Tell us about the social innovator behind this idea.
H.E.A.L.T.H for Youths, Inc was formed for the charitable
and educational purposes of assisting at-risk youth; combating community deterioration and juvenile delinquency; and improving the quality of education, health care and
life-skills training offered to underserved adolescents and young adults.
In furtherance of this purpose, H.E.A.L.T.H for Youths will collaborate with non-profit organizations, schools and other community organizations which have after-school and weekend programs to provide workshops in the areas of physical health, mental health, social/cultural education and life-skills. Additionally, H.E.A.L.T.H for Youths will run a summer internship program in which students will participate in an 8 week internship program in fields such as advertising, finance, healthcare, law and journalism. The summer internship program will also include community outreach component, social/cultural activities, networking, healthcare education and other life-skills training.
The activities will be carried out by H.E.A.L.T.H for Youths’ workshop leaders, directors, officers, staff, advisory board and volunteers. Funding will come from government and foundation grants, corporations and private donations.
H.E.A.L.T.H for Youths was a client of the Columbia University Law School Nonprofit Organizations/Small Business Clinic. Our organization worked with the clinic from September of 2008 until May 2009. Being a client of the clinic ensures that our organizations’ documents are drafted and reviewed by legal professionals. Our organization will continue to obtain input from the clinic going forward. H.E.A.L.T.H for Youths had its first organizational meeting at the Columbia University Law School on April 15, 2009.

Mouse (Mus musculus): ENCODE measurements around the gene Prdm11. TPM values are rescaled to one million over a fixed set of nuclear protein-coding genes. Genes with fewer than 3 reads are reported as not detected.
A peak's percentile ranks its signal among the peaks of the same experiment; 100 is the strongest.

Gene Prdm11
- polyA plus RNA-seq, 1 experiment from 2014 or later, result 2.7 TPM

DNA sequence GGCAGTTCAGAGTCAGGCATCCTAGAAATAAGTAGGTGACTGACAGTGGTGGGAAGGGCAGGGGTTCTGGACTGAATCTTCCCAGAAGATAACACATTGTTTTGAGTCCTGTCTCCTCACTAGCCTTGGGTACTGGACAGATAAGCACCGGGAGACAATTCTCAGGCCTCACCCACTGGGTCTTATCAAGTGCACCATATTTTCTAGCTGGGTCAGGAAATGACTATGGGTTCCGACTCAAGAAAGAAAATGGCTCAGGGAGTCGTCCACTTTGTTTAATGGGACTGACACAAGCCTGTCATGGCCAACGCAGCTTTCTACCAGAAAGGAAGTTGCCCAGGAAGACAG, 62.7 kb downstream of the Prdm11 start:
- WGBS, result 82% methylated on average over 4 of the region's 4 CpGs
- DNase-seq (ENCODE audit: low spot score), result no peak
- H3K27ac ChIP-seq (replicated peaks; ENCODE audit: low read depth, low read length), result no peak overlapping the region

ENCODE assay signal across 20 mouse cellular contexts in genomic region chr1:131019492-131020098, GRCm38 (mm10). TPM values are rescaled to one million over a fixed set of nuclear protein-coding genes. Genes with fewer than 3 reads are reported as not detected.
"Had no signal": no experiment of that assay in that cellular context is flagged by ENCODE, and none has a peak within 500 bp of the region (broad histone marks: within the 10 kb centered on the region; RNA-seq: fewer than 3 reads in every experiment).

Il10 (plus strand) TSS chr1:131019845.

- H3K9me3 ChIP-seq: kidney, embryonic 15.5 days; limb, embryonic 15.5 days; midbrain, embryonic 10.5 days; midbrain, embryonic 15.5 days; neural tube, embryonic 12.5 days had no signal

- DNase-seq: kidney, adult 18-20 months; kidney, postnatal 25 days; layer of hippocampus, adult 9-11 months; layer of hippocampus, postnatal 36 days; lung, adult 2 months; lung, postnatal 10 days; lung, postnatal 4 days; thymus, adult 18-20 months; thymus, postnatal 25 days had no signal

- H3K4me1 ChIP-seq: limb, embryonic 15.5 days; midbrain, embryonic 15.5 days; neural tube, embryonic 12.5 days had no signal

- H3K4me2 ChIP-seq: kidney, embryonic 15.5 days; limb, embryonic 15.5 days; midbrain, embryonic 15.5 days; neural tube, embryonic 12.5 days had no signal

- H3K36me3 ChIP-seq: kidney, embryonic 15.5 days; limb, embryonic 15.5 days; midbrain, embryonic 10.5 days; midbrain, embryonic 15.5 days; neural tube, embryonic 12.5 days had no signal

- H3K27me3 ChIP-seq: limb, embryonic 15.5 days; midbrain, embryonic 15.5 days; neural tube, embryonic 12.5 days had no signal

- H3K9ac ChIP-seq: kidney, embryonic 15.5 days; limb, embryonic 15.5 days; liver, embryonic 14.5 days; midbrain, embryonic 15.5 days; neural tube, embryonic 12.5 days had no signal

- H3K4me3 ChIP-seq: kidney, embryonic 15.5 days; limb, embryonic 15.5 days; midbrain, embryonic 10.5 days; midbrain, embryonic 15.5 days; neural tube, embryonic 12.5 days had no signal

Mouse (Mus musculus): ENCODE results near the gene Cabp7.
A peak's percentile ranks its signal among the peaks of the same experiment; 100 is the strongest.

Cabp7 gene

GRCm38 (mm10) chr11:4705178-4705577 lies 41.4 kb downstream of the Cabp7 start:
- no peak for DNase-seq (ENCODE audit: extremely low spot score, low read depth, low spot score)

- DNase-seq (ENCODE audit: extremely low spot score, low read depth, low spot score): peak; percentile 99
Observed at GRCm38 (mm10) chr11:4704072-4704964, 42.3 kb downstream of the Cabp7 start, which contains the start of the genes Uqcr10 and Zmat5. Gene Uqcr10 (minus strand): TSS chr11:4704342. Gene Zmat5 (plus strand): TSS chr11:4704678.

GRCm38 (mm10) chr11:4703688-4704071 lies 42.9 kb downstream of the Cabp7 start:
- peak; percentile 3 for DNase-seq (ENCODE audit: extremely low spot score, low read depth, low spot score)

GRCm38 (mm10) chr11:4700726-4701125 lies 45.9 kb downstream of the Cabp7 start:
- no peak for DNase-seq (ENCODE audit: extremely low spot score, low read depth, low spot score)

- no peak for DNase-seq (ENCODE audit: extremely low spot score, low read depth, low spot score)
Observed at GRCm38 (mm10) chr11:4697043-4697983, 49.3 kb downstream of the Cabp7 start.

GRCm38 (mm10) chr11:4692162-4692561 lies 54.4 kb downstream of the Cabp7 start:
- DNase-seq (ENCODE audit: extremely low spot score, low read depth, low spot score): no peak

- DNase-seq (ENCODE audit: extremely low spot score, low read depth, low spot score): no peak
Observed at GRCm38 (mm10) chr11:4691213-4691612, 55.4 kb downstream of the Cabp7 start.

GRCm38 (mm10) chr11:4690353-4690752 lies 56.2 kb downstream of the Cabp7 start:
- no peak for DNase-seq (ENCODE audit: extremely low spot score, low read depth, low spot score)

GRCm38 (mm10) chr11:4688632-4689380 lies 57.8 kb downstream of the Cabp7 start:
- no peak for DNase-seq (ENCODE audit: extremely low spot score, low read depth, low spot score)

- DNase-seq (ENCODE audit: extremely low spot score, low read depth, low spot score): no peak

H.E.A.L.T.H for Youths will focus in and around the
New York metropolitan area, with the intention of branching out regionally, nationally and internationally. According to
the New York City Department of Youth and Community Development's 2008 Annual Report, 33% of the city's overall youth budget is earmarked for after school and extra-curricular activities.
While rates for certain health care issues are on the decline among youths, for New York City teens, ages 15-19, rates of pregnancy remain at 93.2 per 1,000, as opposed to 72.2 nationally.
Additionally, in 2005, an estimated 93,000 of the 280,000 New York City public high school students
used alcohol, and rates of smoking still remain high.
Great strides have been made to assist families in these areas, but there is still much more work to be done. This work can be done by non-profits such as H.E.A.L.T.H for Youths.
Heather Butts, JD, MPH, MA
(Co-Founder and Executive Director) Regulatory Specialist at Columbia University Medical Center; adjunct professor at Columbia University School of Public Health; Board member of several non-profits that focus on young people and underserved populations. Background in psychology in education, as well as teaching and counseling young people. Ms. Butts received her BA from Princeton University, her JD from St. John’s University School of Law, her MPH from Harvard University and her MA from Teachers College.